[¶6] Even so, the court offered to " explain [to the jury that it was] ordering Mr. Ortega to say th[e] sentence." But because defense counsel did not want to " draw[] undue attention to an implication that he d[id] not want to do it or he [wa]s fighting against doing it," the court agreed to only ask the People if they had any other witnesses. At the end of the prosecution's case, Ortega stayed at defense counsel's table and read the statement, " Actually, they were here earlier but they were drunk." Earlier, the entire recording had been played for the jury.

         B. Preservation and Standard of Review

          [¶7] Ortega preserved this issue by arguing that the procedure violated the right against self-incrimination, the right to due process, and CRE 403. Although the Attorney General argues that defense counsel did not preserve the due process argument, we conclude that her comparison " to a one-on-one show up identification" sufficiently " alert[ed] the trial court to the particular issue." People v. Cordova, 293 P.3d 114, 120 (Colo.App. 2011).

          [¶8] We " defer to the trial court's findings of historical fact," People v. Rabes, 258 P.3d 937, 940 (Colo.App. 2010), but review de novo Ortega's contention that the court " violated his privilege against self-incrimination," People v. McBride, 228 P.3d 216, 227 (Colo.App. 2009). Relying on People v. Davis, 312 P.3d 193, 201 (Colo.App. 2010), aff'd, 310 P.3d 58, 2013 CO 57, the Attorney General urges us to review the Fifth Amendment claim for an abuse of discretion. But because Davis, id. at 198, involved a prosecutor's references during cross-examination and closing arguments to defendant's post-arrest silence, we are not persuaded to depart from the general rule that " where constitutional rights are concerned," law application " is a matter for de novo appellate review," People v. Matheny, 46 P.3d 453, 462 (Colo. 2002). This is especially so where, as here, the facts are undisputed. People v. Valdez, 969 P.2d 208, 211 (Colo. 1998) (" When the controlling facts are undisputed, the legal effect of those facts constitutes a question of law which is subject to de novo review." ).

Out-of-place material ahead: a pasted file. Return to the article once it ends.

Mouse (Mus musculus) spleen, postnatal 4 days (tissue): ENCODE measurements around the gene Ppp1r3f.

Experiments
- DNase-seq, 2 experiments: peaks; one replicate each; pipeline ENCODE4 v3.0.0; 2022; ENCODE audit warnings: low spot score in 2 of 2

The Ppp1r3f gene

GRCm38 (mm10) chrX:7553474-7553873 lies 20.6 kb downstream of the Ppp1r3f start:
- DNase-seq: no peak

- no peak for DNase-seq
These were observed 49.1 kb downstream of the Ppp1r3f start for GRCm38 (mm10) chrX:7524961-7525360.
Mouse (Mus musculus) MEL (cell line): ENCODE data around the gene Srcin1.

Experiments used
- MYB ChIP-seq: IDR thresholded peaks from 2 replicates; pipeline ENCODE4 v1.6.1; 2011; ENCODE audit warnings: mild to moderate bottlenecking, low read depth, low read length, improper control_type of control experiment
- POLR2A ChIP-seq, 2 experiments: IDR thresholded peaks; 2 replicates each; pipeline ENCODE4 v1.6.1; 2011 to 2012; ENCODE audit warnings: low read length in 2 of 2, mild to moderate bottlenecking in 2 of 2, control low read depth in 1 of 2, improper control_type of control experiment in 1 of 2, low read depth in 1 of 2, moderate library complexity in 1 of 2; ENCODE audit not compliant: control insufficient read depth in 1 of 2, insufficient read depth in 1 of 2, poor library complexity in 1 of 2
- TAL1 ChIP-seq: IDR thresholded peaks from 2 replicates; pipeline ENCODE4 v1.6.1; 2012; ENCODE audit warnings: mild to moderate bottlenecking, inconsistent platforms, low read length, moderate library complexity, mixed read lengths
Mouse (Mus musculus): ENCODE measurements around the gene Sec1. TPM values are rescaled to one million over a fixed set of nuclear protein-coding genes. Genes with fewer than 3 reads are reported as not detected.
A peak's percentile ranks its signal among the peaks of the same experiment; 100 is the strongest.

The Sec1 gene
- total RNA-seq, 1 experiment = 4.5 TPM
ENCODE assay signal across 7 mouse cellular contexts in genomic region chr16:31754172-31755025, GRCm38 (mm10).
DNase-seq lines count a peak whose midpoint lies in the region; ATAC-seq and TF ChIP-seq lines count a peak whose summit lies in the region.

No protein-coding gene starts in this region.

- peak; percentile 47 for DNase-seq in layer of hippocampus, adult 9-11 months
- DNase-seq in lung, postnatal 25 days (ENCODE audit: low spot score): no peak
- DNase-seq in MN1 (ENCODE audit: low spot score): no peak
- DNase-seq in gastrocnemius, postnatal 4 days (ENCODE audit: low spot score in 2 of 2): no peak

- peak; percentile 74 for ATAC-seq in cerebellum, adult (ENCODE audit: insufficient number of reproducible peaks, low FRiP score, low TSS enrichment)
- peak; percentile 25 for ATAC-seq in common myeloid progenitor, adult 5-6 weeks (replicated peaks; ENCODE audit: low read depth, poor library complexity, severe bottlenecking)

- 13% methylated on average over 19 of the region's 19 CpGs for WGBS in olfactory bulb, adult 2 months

[¶9] Also, we defer to the trial court's factual findings but review de novo whether the court violated Ortega's right to due process by allowing an impermissibly suggestive identification procedure. See United States v. Thompson, 524 F.3d 1126, 1135 (10th Cir. 2008) (" We review de novo the constitutionality of identification procedures, but we review for clear error the factual basis for the district court's decision." (internal quotation marks omitted)); cf. Bernal v. People, 44 P.3d 184, 190 (Colo. 2002) (reviewing the " constitutionality of pretrial identification procedures" as a mixed question of law and fact).

          [¶10] In contrast, " [a]bsent an abuse of discretion, the trial court's [CRE 403] ruling will not be disturbed on appeal." People v. Rubanowitz, 688 P.2d 231, 245-46 (Colo. 1984). Thus, " we will not overturn its ruling unless it is manifestly arbitrary, unreasonable, or unfair." People v. Melillo, 25 P.3d 769, 774 (Colo. 2001).

         C. Right Against Self-Incrimination

          [¶11] Ortega first contends the trial court violated his Fifth Amendment right against self-incrimination when it required him to read the excerpt from the transcript of the drug buy. We reject this contention.

         1. Law